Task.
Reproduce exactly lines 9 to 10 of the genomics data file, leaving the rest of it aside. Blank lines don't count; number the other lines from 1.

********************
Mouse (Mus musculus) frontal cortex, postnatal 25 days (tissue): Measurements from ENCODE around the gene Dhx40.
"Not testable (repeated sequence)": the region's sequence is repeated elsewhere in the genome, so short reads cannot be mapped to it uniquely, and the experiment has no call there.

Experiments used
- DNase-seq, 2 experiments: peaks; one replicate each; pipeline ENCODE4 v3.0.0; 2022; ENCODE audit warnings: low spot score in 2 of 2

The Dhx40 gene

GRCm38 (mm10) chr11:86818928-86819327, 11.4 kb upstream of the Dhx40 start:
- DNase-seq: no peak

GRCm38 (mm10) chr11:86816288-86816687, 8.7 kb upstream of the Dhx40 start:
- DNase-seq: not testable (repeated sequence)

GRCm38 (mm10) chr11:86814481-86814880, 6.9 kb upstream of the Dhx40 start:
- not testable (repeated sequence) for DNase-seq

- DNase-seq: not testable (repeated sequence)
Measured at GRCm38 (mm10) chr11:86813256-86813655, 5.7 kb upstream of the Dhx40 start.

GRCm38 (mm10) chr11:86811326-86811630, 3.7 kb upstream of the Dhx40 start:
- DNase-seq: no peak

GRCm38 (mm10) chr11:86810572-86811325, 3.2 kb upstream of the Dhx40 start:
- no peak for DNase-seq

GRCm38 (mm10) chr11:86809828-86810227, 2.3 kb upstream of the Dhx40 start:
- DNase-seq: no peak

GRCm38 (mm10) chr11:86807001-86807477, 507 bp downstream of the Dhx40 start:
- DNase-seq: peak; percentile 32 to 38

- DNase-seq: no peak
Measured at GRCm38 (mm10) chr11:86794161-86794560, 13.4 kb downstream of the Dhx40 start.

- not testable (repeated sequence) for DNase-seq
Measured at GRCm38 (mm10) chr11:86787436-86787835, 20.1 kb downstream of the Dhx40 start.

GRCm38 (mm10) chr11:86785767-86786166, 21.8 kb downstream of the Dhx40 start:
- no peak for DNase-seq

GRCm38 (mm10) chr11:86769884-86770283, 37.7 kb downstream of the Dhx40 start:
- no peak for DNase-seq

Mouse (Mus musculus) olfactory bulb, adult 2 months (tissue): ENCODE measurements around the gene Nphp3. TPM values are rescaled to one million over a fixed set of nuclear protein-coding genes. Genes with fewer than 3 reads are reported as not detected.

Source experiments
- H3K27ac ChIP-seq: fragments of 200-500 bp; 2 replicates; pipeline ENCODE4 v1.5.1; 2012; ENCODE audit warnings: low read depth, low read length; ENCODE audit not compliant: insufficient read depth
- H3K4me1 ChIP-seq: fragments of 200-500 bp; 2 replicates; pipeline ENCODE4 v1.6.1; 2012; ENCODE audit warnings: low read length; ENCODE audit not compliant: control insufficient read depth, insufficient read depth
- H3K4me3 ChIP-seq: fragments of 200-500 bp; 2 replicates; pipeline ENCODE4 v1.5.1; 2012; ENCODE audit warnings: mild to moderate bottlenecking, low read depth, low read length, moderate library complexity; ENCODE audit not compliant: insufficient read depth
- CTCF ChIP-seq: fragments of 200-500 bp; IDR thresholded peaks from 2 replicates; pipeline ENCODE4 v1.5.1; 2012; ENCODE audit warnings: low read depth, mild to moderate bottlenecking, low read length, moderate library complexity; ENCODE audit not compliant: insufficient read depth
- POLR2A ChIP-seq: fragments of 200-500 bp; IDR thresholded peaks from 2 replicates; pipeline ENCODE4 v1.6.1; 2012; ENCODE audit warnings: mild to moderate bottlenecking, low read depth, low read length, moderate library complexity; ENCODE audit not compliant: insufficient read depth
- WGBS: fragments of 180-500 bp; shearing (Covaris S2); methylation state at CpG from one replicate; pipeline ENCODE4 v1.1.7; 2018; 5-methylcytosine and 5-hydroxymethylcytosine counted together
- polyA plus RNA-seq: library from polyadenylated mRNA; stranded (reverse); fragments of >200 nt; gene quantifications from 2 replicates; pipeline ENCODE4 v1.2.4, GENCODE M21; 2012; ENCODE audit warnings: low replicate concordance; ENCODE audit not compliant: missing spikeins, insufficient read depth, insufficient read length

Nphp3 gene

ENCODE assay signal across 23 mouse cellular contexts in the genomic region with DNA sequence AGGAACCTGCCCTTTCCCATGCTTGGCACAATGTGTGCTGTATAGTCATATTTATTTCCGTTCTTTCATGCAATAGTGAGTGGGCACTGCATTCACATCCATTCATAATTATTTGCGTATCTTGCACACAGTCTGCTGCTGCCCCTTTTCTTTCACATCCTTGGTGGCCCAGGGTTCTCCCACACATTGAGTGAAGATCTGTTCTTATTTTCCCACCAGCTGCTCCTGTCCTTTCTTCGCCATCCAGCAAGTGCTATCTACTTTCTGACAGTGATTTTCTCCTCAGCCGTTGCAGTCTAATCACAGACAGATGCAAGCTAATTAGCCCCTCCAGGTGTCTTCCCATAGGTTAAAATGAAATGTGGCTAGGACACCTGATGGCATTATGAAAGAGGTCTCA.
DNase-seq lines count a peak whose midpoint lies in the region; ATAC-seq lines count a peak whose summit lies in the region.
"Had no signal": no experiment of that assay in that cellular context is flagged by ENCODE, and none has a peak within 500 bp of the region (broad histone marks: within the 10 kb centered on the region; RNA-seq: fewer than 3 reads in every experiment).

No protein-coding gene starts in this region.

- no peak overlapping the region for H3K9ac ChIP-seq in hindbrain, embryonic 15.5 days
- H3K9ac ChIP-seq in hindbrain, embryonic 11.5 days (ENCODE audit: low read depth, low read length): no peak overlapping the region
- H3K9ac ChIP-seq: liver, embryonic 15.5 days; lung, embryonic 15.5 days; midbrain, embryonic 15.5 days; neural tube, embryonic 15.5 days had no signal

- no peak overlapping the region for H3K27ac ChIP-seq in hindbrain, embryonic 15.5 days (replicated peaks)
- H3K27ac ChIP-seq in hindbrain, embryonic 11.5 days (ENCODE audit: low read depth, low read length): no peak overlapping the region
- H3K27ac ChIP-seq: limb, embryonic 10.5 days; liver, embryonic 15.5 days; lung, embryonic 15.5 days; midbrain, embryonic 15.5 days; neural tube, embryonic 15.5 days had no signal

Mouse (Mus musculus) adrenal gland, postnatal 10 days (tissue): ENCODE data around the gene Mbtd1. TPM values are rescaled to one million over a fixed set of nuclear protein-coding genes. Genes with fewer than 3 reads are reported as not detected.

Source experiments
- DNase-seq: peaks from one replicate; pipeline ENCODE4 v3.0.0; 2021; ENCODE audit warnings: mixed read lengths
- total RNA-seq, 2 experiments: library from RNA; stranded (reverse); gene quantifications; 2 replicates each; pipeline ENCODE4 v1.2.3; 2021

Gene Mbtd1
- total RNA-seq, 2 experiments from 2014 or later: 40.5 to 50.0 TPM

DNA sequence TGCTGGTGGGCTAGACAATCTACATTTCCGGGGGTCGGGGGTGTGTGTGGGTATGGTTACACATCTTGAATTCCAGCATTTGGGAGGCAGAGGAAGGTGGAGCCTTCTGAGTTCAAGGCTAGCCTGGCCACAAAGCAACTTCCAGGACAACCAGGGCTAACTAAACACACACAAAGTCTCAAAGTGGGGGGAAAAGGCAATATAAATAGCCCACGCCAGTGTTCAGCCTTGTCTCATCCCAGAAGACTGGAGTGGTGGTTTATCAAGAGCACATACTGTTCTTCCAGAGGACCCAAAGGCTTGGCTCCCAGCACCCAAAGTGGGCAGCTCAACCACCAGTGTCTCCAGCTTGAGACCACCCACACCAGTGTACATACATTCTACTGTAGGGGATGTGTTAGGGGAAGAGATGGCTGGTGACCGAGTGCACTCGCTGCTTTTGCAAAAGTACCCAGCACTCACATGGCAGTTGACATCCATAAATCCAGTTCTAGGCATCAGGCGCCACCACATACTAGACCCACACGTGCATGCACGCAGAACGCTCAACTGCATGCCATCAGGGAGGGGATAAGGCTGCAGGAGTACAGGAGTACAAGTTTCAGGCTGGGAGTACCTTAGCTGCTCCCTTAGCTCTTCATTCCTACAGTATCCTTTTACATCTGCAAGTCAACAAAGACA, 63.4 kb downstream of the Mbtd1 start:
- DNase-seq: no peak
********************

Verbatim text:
- DNase-seq: not testable (repeated sequence)

GRCm38 (mm10) chr11:86814481-86814880, 6.9 kb upstream of the Dhx40 start: